I have my largest amount of data on grass genomes and I integrated it into a database when I lived in the Philippines. Then I left and I couldn't update the data on the fly. So entered into a collaboration with statisticians and computer programmers who entered it in PERL. I still feel a weak
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From the Researchers Point of View
RLG Partnership Annual Meeting
I have my largest amount of data on grass genomes and I integrated it into a database when I lived in the Philippines.
Then I left and I couldn't update the data on the fly. So entered into a collaboration with statisticians and computer programmers who entered it in PERL.
I still feel a weakness in my training because I am dependent on them.
I want the essays I have written over the years to be consolidated in one place to be published
but I cannot find them all.
I would be interested in tools that can scan lab notebooks and assign metadata for retrieval.
"I searched for a book on Amazon and couldn't find it so it must not exist."
I would like to tear apart the current publishing system so everyone owned their own IP.
[I would like a service] so I can see what others are doing without sharing my information."
I used to use the library to obtain all my research information, but now I use Google Scholar.
It would be helpful to have a data warehouse.
Incentives are low to share data and there is no real means of tracking data in my field. There is no central data repository.
Researchers such as myself refuse to submit our original data ,for fear it will be compromised, mis-cited and misquoted.
We have consolidated social sciences survey research into an institute, which provides data archiving among physically disparate areas.
Journals are like radio stations - you pick them according to your taste.
I make working papers - which are under review - publicly available.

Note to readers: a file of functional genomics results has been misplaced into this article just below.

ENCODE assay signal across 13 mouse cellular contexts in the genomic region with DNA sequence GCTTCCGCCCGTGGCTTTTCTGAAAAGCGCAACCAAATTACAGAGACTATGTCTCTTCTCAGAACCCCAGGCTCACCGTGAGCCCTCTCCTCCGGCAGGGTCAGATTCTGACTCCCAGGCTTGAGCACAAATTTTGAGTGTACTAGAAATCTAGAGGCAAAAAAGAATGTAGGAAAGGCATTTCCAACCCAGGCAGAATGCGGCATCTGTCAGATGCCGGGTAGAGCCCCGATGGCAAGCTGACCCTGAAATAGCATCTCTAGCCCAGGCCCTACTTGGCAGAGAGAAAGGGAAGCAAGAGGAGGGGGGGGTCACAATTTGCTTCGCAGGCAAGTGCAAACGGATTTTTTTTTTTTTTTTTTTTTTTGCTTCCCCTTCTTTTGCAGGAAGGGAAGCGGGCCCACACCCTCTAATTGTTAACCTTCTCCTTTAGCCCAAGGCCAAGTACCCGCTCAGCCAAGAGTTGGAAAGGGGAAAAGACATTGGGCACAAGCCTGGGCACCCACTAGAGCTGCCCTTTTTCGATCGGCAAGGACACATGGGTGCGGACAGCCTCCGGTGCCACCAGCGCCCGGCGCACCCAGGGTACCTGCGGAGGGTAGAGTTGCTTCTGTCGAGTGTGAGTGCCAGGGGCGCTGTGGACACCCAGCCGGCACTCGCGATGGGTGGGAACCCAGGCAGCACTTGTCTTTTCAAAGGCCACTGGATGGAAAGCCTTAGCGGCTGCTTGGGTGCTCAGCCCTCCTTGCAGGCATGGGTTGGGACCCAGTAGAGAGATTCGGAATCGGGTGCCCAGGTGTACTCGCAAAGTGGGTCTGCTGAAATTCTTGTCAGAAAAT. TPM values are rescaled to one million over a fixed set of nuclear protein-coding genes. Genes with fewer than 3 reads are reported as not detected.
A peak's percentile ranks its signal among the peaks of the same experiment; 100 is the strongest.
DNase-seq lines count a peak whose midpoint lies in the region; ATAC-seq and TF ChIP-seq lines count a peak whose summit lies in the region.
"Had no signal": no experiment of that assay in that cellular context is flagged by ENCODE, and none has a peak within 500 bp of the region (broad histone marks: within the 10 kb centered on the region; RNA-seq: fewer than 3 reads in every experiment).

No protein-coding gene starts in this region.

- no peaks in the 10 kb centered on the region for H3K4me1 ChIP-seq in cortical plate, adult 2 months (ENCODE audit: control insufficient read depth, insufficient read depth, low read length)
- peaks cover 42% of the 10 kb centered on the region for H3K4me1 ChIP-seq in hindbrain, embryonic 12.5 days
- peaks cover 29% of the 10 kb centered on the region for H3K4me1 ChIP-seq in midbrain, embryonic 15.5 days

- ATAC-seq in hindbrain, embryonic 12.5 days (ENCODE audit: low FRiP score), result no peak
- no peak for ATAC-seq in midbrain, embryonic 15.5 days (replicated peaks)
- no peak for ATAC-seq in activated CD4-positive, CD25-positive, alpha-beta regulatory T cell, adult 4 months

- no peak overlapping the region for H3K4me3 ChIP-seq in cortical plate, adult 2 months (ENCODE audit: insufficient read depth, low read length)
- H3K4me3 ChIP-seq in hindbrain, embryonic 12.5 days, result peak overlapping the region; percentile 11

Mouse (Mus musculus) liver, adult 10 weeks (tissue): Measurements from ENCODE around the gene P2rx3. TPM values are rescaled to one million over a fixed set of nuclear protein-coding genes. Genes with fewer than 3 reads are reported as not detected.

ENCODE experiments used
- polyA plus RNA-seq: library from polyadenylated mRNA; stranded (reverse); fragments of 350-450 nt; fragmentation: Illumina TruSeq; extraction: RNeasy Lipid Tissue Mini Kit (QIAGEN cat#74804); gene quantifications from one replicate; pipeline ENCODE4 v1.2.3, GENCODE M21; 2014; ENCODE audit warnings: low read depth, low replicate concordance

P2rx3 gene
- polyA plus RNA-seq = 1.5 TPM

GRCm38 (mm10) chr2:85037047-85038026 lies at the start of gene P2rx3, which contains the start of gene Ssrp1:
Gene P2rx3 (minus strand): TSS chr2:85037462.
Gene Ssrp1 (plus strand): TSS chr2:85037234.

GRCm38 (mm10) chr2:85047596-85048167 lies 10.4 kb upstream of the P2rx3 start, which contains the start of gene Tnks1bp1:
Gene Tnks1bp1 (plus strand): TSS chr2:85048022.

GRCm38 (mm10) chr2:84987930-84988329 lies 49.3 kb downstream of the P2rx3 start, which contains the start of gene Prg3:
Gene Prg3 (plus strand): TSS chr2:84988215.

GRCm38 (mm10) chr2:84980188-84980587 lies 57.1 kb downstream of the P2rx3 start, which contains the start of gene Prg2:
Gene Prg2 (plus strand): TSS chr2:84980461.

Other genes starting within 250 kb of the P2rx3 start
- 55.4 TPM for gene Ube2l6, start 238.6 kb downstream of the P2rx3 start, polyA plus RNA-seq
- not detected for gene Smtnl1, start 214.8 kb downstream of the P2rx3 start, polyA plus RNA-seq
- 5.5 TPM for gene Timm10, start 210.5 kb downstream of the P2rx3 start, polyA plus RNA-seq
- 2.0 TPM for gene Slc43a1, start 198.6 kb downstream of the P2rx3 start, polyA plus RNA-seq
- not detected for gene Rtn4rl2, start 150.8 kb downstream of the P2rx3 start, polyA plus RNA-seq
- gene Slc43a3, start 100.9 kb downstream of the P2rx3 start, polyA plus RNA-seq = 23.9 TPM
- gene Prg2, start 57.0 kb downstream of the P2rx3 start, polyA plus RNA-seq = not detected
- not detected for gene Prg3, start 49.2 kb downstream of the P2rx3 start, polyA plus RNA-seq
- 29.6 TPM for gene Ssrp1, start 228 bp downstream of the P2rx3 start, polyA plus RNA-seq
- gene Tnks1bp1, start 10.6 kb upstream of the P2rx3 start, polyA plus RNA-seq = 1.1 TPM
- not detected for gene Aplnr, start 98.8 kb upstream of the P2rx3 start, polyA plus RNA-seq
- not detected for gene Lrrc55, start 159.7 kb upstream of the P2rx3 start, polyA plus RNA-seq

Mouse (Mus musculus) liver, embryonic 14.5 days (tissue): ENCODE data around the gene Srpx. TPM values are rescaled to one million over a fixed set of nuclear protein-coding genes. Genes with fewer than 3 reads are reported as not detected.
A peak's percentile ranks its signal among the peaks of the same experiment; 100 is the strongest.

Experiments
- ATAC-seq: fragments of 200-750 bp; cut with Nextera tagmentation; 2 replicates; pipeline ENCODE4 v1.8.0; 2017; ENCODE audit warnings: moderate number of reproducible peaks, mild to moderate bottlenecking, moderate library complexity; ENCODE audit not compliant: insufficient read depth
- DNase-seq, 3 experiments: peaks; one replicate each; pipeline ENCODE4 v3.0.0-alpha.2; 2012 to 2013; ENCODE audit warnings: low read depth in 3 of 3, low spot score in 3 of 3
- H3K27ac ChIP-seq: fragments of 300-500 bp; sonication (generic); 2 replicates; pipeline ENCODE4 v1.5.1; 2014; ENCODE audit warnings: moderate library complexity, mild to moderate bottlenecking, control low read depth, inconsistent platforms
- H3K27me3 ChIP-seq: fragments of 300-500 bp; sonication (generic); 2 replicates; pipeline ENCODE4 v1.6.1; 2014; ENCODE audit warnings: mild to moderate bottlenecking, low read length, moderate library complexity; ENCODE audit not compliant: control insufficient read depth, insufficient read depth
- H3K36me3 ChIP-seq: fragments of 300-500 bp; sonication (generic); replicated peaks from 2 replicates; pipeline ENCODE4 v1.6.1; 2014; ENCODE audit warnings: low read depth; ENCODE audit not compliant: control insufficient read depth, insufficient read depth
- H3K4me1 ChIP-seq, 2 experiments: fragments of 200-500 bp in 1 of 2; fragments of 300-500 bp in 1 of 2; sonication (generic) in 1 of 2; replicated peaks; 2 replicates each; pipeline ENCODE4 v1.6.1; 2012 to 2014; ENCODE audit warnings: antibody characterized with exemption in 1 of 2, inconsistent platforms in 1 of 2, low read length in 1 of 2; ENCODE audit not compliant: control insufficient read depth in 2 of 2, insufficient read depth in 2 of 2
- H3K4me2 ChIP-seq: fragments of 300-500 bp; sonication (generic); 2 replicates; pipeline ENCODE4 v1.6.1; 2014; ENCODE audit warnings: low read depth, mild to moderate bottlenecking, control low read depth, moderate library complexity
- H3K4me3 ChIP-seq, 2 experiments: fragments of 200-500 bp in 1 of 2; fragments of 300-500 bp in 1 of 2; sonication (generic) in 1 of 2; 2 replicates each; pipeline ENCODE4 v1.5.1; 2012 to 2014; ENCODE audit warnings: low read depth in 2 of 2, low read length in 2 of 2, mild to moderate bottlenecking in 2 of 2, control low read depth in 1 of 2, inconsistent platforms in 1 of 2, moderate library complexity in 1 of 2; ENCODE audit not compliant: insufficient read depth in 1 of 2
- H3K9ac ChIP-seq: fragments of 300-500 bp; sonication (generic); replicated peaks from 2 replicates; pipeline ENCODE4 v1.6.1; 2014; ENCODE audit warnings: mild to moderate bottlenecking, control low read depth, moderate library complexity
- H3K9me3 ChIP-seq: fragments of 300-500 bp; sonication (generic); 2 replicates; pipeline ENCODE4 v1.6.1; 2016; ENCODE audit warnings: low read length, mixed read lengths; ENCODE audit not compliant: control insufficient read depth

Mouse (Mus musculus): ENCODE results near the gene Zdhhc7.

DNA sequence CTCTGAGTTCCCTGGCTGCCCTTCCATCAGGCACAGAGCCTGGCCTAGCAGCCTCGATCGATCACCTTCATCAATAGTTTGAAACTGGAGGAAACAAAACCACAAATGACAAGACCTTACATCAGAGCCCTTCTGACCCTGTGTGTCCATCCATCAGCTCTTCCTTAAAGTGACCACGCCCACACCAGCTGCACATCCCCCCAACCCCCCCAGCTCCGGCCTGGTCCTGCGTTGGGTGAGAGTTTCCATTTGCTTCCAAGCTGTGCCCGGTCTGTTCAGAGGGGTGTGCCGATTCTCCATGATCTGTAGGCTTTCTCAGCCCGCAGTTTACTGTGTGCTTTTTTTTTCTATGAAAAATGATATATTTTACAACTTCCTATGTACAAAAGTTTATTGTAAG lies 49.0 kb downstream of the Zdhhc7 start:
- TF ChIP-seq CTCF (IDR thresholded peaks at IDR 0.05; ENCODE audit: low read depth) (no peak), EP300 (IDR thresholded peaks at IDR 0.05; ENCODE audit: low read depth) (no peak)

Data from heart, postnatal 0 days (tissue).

When the paper is accepted, I take down that link and then, after the article is published, I release the new link.
This process is very tedious and I would love a tool that migrates the paper according to its published status.
On my wish list is a program that would scan my email and identify the importance of the message based on my preferences.
I could then eliminate the messages that were lower priority without reading them.
Research Information Management
Studying researchers in the wild
Evolution of the
Research Information Management
support for the research process
research services and data curation
scholarly information practices
support for research workflows
When we shift our attention
from save libraries
to save scholarship,
the imperative changes
from preserve the current
to do whatever works.
claim their territory
Reputational social networks
discover the information-related support services researchers use throughout the life-cycle of their work
Relationships between researchers and traditional library and university support for research have shifted radically.Investigators use and prefer solutions that are adequate, not optimal, given major time constraints within which they all work.The majority of researchers interviewed for this study use online tools and commercial services related to their discipline rather than tools provided by their university. Structured interviews reveal that researchers today derive tremendous benefit from using network-level search engines such as Google and from convenient access to electronic journals. Despite tremendous advantages offered by digital access and communication, however, the stellar productivity of U.S. researchers continues to be built on a foundation of direct human connection, researcher to researcher.
Researchers report that they struggle unsuccessfully with storage and management of a burgeoning volume of documents and data sets that they need and that result from their work. While some universities have devised new services to better manage data and other information derived from research, many researchers flounder in a disorganized and rising accummulation of useful findings that may be lost or unavailable when conducting future research.
(4 each in US and UK)
The programmers have the answers but don't know the questions to ask. I have the questions but dont know the answers. There are only a handful of people that can do both.
Thanks to Susan Kroll, Rick Forsman, Ian Rowlands,
David Brown, Ricky Erway and John MacColl